As usual, my comments in red..
Stephanie Whitfield, Contributing Writer
Issue date: 5/2/06
A stripper has to reveal the parts of the body that one may only be comfortable exposing right before one gets into the shower. Along with wearing pasties and thongs, the stripping profession has held social stigmas in the United States for centuries. How does the stigma of being a stripper affect their roles in their daily lives? Do they enjoy the work, or is it simply for money?
In an article in the Journal of Criminal Justice and Popular Culture, the authors explained why such stigmas might exist."The setting of a dance club is prone to deviant activity, such as prostitution and illegal drug use; therefore, the profession of exotic dancing is generally considered deviant," the authors said. OK, true, true. "Stormy," a skinny 21-year-old in white lingerie, had only been working at the Platinum Cabaret strip club for a couple of weeks, and she said that the job offer was easy for her to take. Stormy said she was working on getting a divorce, and had nowhere else to go."I didn't have a hard time deciding to do the job," she said. "I wish I would have started when I was 18." Who knows her reasons, but I am assuming it's because generally younger girls make more money...fresh meat. The entrance to the club was blacked out with paint or cardboard, and there was a warning to all the patrons who entered: "No touching the girls." Inside, the music and smoke took over the entire room. The carpet was made specifically for black lighting, which tried to enhance the colors in the carpet, but was defeated by the wear and tear. After a dancer finished, the emcee would announce that midget strippers would be there that weekend. Wow.
The dancers writhed and slapped their high heels on the stage under flashing colors of light while the men held dollar bills in their outstretched hands, enticing the dancers to come closer. If a dancer chose to get closer, the men's faces would contort between excitement and sheer ecstasy. Stormy said she has had offers for sex outside of the club, but had turned all of them down. She said one man called her a bitch for declining the offer, but the men do not bother her in general.
"I get their money, and move on," Stormy said. Stormy got into the job for the money, she said. A stripper at Platinum could make up to $2,000 a week, compared to the national minimum wage of $5.15 an hour, Stormy said. The biggest complaint among most dancers is that they feel like an object rather than a person, according to the JCJPC article. However, "while dancers feel this exploitation, they also admit to exploiting their customers," the authors said. Well, there you go. That pretty much sums it up doesn't it? Claire Detels, UA professor of music history, said that while some feminists believe stripping reinforces the thought of women as objects, other feminists and scholars believe the profession is a way to reinforce their empowerment."Some feminists within the industry and some scholars argue that paid and self-determined activity by women as sex providers can be felt and/or viewed as empowering, i.e. as a taking back and revaluing of the power of women in and through sex," Detels said.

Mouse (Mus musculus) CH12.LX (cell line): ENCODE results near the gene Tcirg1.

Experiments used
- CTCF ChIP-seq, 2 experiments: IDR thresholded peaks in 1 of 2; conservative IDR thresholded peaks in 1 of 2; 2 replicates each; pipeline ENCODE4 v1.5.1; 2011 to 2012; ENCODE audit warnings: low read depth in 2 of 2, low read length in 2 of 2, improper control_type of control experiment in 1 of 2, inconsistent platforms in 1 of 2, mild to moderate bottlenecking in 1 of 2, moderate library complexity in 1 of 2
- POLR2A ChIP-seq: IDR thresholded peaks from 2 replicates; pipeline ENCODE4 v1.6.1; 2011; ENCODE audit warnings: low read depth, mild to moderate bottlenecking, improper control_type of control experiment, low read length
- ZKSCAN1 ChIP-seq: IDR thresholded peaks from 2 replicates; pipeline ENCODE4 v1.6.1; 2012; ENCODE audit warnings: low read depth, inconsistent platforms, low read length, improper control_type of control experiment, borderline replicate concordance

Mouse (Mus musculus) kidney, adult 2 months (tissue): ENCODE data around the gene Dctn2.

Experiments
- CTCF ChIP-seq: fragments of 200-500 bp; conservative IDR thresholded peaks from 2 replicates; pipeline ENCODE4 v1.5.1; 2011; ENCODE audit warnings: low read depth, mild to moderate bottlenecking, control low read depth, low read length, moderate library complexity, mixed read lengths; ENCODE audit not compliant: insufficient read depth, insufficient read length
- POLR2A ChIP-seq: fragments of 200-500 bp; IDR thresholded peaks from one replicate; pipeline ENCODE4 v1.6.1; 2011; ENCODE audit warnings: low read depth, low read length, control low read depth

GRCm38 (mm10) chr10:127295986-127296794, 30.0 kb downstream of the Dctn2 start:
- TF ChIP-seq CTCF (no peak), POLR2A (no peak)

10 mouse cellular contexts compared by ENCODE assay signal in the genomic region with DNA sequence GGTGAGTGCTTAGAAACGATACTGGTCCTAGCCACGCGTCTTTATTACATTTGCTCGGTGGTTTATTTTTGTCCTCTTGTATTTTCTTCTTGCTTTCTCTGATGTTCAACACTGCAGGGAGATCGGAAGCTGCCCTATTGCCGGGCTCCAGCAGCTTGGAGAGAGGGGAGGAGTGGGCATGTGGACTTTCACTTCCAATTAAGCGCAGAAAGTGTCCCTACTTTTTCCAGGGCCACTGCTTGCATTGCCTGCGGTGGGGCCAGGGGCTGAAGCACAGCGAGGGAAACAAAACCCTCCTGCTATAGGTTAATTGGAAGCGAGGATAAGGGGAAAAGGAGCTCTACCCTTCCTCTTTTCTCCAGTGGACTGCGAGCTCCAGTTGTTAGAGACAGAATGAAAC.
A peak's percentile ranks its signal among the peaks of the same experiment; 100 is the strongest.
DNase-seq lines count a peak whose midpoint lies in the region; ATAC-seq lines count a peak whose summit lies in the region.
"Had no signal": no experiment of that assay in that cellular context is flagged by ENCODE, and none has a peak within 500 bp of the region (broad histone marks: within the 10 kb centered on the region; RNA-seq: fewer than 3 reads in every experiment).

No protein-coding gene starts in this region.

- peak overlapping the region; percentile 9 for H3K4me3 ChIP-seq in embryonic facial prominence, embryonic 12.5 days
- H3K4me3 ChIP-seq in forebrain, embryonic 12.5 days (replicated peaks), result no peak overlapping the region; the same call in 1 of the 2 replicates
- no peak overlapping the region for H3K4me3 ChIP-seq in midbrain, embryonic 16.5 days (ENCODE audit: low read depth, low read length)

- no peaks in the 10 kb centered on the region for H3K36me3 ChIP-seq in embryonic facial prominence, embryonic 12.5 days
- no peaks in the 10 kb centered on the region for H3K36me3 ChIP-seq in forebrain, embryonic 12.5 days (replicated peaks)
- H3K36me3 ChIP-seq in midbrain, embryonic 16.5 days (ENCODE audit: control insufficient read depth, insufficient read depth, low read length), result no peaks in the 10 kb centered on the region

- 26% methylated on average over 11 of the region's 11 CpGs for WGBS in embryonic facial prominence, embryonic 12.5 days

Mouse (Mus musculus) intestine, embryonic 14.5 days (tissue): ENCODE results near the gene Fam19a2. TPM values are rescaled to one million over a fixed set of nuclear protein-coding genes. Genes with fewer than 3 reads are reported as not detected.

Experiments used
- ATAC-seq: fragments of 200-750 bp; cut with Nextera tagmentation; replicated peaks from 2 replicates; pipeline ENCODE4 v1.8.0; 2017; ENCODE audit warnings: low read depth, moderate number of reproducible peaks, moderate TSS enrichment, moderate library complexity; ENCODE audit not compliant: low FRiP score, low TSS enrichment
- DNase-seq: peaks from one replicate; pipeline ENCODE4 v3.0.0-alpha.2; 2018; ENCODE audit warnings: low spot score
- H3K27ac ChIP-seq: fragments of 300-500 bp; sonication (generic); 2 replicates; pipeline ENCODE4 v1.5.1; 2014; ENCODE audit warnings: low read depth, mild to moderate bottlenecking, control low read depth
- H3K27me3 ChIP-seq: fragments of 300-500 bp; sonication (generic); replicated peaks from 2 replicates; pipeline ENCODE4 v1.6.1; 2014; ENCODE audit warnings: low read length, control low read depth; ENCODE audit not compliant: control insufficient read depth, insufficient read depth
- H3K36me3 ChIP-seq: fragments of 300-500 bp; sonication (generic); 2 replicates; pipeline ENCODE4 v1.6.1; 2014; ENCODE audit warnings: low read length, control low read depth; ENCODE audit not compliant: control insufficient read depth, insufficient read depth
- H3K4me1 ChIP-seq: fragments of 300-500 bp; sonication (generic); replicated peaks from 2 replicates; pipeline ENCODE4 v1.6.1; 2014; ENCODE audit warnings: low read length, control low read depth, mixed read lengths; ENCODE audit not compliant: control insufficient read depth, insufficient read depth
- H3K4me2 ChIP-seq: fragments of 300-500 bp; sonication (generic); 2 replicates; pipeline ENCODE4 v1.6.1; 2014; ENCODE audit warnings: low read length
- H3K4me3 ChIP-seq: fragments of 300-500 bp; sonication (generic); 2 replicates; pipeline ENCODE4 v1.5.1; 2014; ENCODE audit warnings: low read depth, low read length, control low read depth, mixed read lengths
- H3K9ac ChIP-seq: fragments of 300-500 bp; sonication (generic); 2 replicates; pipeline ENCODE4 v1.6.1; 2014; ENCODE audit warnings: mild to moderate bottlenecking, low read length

"Ebony" is a 23 year-old, single mother and is 6 feet 2, but with her heels on, she said she measures around 6 feet 4. Her head almost touches the ceiling when she is dancing on the stage. After she had finished a dance and was sitting down to have a cigarette, she said being a stripper is a double-edged sword."[The customers] feel like they can talk to you however they want because you're a stripper," she said, "but I've learned a lot about men and how they like their women." There is a lot of truth there. It is so eye opening to hear what these guys really want, need, emotionally and physically.
Ebony said she got into dancing because the money was good, which in turn would be good for her daughter. She said it is hard to be a stripper in a small town because so many people recognize her."We're like mini-celebrities [in Fayetteville]," she said, "but when I'm out with my kid, I don't want those people talking to me." I kinda felt the same way.That is why I could never get into the dating customers thing outside of the club. Outside was my time to be me. There were only a few customers that I could be friends with out side of the club. And they treated me respectfully at all times.
Some opponents and feminists of the sex industry agree that the jobs within it are exploitive. Girlfriends worry about their boyfriends going to strip clubs because they feel like it's a form of cheating, or that they will be cheated on. But Ebony disagreed with all of it."To people who are against stripping, I would say, 'Walk in my stripper heels sometime,'" Ebony said. "Maybe girlfriends should give their boyfriends what they want so they don't have to come to us." Ouch. True. I still don't get girls that want to end relationships because their man watches porn. I mean, COME ON!
Ebony said she is merely playing a role, or acting in order to make money. Then with her sad eyes, she said what she thought is the core of her profession. "We get paid to baby-sit men," Ebony said. Preach it sista!
Labels: a day in the life of a stripper, strip club stories, stripper stories, stripxpertease commentary